4 Dead, 55 Fall Sick After Eating Giant Turtle

Four people are dead and 55 seriously ill after consuming a giant sea turtle netted off the coast of Si­ha­noukville on Saturday, officials said.

Fishermen from Tumnop Rolork village in Mittapheap district caught the meter-long, 34-kg turtle in their nets on Saturday and, delighted by their catch, divided the meat up among the village, district police Chief Kheng Sophal said on Tues­day.

A day after eating the turtle, 60 inhabitants of Tumnop Rolork were struck down with vomiting and diar­­rhea.

The first to perish from the toxic meat was a seven-month-old girl, Keo Pov, who died Sunday, Kheng Sophal said.

A 5-year-old girl, Pen Sophors, died shortly after arriving at Si­ha­noukville Referral Hospital on Monday morning. A 38-year-old wo­man, Keo Saroeun, and her 2-year-old daughter, Keo Tha, died in Phnom Penh’s Calmette Hos­pital on Monday afternoon, he said.

More than 60 patients sought treatment at Sihanoukville Referral Hospital on Sunday and Monday, with two of the worst affected pa­tients showing signs of improvement by Tuesday afternoon, the hospital’s technical chief, Chan Vi­bol, said by telephone.

“The patients were panting, vomiting and they had diarrhea,” Chan Vibol said.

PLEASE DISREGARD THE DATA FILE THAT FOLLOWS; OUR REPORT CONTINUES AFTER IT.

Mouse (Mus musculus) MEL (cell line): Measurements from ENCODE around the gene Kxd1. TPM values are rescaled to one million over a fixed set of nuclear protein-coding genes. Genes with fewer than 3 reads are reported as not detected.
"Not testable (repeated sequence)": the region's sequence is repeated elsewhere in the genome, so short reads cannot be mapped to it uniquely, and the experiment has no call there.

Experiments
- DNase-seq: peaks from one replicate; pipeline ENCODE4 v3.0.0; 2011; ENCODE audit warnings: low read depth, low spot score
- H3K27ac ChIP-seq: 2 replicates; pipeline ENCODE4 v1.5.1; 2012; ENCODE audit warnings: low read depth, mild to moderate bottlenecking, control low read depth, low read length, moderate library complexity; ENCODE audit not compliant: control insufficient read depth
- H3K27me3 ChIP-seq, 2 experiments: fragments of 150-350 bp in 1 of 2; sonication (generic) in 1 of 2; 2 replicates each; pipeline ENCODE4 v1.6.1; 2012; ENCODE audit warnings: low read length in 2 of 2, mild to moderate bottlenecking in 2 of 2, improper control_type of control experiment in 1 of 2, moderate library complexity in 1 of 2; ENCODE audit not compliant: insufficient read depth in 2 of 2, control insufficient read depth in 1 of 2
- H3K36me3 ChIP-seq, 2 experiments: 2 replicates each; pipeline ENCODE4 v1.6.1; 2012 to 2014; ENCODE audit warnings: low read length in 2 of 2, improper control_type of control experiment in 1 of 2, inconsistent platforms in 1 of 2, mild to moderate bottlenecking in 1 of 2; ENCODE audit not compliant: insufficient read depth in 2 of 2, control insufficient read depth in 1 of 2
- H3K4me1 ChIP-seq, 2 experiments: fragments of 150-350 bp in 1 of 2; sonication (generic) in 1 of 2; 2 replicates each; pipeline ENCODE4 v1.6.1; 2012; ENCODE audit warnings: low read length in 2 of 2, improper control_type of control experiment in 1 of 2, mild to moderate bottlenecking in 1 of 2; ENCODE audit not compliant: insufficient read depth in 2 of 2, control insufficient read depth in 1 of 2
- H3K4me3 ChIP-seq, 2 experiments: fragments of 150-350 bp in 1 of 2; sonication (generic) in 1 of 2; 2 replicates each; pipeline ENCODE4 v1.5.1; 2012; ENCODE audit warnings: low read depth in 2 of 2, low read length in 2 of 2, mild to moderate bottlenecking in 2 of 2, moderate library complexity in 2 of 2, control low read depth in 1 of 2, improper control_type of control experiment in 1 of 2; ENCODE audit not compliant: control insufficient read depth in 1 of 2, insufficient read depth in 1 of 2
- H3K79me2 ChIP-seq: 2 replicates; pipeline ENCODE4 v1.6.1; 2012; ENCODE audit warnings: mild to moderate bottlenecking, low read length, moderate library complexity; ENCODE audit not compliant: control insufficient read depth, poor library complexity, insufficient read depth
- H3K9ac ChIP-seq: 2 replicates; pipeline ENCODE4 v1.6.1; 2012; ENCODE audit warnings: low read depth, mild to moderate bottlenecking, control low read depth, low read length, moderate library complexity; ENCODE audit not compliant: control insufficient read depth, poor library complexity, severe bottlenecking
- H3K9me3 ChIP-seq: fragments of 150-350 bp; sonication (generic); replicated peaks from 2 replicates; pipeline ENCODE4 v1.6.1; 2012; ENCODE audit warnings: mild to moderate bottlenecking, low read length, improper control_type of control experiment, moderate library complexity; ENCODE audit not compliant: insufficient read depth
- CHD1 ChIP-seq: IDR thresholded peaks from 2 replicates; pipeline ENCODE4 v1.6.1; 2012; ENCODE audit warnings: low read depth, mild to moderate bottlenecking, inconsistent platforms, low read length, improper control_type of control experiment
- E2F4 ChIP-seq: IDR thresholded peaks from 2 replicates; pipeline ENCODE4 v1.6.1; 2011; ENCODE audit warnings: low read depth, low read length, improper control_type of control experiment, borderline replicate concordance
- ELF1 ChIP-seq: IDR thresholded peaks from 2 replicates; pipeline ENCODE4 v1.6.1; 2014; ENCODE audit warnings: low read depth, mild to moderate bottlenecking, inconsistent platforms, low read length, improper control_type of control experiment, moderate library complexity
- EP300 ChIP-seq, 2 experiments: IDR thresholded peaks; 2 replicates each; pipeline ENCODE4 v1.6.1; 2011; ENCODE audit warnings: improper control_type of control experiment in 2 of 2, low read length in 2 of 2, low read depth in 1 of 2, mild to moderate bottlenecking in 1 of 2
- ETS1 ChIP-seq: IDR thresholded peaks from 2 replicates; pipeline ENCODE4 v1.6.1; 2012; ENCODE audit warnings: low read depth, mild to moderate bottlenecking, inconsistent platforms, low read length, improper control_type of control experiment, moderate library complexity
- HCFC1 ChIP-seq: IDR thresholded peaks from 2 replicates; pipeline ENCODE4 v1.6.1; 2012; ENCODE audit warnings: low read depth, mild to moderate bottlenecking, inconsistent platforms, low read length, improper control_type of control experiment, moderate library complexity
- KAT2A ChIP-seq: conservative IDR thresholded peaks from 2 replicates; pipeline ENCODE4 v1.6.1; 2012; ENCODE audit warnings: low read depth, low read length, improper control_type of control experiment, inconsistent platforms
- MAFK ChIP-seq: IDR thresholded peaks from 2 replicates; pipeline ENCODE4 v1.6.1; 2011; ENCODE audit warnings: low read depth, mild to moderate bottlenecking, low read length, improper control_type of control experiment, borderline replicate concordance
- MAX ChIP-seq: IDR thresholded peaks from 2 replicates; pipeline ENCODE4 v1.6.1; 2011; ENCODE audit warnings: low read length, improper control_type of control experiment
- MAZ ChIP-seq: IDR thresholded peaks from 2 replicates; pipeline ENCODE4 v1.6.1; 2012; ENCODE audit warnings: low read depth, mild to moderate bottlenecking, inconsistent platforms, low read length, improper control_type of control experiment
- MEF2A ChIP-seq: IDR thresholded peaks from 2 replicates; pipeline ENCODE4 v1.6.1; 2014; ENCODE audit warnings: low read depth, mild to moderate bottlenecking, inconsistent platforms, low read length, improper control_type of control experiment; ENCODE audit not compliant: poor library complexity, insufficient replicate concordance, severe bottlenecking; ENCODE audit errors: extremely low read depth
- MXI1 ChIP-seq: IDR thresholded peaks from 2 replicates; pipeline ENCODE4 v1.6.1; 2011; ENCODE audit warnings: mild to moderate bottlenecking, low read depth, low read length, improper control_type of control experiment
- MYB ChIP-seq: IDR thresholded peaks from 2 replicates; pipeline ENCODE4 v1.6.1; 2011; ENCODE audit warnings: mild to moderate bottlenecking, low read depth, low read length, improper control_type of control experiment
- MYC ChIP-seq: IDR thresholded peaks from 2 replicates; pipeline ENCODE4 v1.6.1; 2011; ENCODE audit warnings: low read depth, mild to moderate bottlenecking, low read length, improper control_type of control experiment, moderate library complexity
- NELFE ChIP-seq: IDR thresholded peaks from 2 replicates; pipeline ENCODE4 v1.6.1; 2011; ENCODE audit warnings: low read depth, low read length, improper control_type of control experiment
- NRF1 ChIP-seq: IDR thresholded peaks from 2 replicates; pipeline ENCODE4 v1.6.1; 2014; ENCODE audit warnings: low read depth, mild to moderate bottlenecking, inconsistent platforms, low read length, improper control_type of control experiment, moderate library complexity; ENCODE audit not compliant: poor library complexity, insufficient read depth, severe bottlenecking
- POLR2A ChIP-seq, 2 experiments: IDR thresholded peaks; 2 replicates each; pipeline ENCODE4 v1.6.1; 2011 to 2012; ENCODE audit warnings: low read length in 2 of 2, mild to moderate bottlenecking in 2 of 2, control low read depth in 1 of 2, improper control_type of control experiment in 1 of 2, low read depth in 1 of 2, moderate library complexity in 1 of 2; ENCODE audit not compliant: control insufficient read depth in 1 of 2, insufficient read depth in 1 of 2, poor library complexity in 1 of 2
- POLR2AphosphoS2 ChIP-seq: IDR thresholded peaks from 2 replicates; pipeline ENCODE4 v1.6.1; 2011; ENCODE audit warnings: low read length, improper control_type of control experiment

Sihanoukville Governor Say Hak said municipal officials went to in­ves­­tigate the mass poisoning on Monday and have asked fishery of­­ficials to develop a public awareness program about the dangers of eating sea turtles.

“We will announce the dangers on TV and radio stations,” Say Hak said, adding that outside the rainy season, sea turtles are usually safe to eat.

In December 2002, three people died and 100 were seriously ill after eating a giant Logger Head sea turtle in Mittapheap’s Koh Rong’s commune.

Listed as an endangered species, giant sea turtles live around coral reefs, shallow coasts, and lagoons in tropical and subtropical seas.

Feeding on jellyfish, starfish, fish, crustaceans and sea sponges, sea turtles also eat poisonous sponges but are not harmed by the toxins, which they store in their flesh.

But the stored poison makes the turtle’s meat lethal for the un­wary.

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